PJ and Kevin posted comments in the CC blog, as well as posted in their own blog about my offer, and now I’m a hunted man. They even tracked down the CC team picture, just for reference. Of course, I like this picture better, but the one they used does look more like a line up.

date:2004-07-27 18:06:31
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slug:its-just-buttons-and-stickers-people
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mozCC 0.8.3 released

(reposted from mozCC news)

mozCC 0.8.3 has been released, and all users of mozCC are encouraged to upgrade. mozCC 0.8.3 is a bug fix release which corrects conditions which caused Mozilla and Firefox to lock-up when certain license combinations were encountered. Pages impacted by this bug include the Creative Commons license selection process.

Firefox users can seamlessly upgrade by going to the Extension Manager, clicking on mozCC, and then clicking the Check for Updates button. The XPI can be found in the release archive.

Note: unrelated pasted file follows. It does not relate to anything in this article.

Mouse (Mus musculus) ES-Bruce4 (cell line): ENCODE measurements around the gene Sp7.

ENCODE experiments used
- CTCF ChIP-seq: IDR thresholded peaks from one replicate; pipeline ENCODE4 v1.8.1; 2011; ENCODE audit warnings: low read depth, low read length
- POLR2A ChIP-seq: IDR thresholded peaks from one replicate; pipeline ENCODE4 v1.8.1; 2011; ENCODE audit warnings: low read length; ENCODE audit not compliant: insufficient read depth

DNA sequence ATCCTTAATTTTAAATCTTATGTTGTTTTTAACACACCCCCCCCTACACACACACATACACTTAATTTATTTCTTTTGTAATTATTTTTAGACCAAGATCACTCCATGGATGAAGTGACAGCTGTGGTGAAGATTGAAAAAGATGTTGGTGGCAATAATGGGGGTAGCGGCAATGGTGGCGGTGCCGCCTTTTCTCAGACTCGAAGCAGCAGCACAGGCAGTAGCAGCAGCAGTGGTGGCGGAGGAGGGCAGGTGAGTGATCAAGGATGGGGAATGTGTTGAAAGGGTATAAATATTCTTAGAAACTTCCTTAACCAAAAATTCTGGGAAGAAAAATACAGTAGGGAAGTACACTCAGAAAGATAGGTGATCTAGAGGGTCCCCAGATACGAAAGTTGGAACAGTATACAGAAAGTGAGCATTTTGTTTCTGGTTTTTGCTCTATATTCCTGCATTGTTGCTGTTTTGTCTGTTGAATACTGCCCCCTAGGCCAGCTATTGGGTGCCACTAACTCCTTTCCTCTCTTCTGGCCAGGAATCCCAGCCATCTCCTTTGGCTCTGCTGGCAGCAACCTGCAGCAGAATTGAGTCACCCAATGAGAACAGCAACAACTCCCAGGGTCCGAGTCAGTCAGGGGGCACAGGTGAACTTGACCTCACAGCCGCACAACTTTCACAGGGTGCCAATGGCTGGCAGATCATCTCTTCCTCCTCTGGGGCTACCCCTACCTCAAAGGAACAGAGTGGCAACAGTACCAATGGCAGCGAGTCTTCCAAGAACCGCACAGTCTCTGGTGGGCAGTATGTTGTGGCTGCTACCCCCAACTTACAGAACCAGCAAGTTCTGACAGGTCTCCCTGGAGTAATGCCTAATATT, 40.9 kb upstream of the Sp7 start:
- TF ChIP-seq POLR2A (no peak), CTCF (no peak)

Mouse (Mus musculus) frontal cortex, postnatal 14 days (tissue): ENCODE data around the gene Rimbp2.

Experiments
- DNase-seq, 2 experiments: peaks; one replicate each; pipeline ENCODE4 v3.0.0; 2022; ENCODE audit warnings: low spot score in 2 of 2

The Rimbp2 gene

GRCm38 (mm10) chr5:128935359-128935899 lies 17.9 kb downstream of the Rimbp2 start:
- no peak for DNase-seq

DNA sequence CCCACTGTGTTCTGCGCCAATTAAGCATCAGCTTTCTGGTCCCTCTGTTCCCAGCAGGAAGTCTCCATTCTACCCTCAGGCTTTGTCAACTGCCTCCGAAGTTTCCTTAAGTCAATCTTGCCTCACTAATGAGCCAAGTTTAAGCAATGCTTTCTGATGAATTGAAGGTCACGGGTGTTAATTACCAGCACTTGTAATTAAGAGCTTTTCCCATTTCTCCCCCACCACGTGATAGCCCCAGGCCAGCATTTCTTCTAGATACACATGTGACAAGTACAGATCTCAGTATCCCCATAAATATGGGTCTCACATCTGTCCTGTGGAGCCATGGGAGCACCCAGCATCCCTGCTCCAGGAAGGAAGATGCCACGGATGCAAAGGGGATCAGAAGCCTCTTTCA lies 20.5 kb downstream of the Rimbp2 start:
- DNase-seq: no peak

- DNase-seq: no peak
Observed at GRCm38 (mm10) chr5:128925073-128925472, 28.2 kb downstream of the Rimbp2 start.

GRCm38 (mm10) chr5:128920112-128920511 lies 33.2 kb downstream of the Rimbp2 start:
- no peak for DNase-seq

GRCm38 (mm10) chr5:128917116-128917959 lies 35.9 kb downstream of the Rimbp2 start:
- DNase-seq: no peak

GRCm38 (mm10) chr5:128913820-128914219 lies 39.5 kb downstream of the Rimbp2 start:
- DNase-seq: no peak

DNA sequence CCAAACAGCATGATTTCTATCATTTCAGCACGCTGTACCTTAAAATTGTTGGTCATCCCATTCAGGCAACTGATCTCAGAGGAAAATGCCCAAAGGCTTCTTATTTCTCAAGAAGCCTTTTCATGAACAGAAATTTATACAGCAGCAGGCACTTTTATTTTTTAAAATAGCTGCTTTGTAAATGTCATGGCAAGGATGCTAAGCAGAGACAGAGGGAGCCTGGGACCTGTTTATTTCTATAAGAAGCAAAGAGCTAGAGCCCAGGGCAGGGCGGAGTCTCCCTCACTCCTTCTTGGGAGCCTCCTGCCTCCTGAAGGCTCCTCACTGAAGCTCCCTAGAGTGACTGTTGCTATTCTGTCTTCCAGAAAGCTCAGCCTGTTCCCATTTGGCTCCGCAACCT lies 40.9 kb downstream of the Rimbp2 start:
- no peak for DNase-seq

As always, comments, feedback and bug reports are welcome. Send them to mozcc@yergler.net.

date:2004-07-27 12:04:03
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category:mozCC

The Importance of dot-slash

Sometimes it’s the little things. Often it’s the little things, I guess. I like to write cross-platform software. The less I need to worry about whether I’m building on Mac OS X, Win 32 or Linux, the happier I am. mozCC was one of the first projects I developed that had to run on all three platforms, and as such, I wrote a set of scripts and tools for building and testing the code base.

During the development of 0.8.0 I transitioned from my original build script, make_jar to a more generic version I developed for DemoExt, build.sh, which was generally a “good thing.” Around the same time I noticed that building mozCC on Mac OS X didn’t work quite right. OK, it didn’t work at all. It would appear to build, but installing that build just didn’t work. Nothing. Nada. No acknowledgment that mozCC was installed at all. Of course, I was in a hurry to get 0.8.0 out the door, so I turned my chair, turned on my Linux box, and proceeded to build there. And funny thing, the builds from Linux worked just fine on Mac OS X.

Today I’m working on fixing a serious bug in mozCC. I’m at OSCON, and only have my iBook. And I had completely forgotten about the build problems from 0.8.0. After beating my head against the wall for an hour yesterday and about an hour this morning, I finally figured it out: it’s all about the ./ (dot-slash).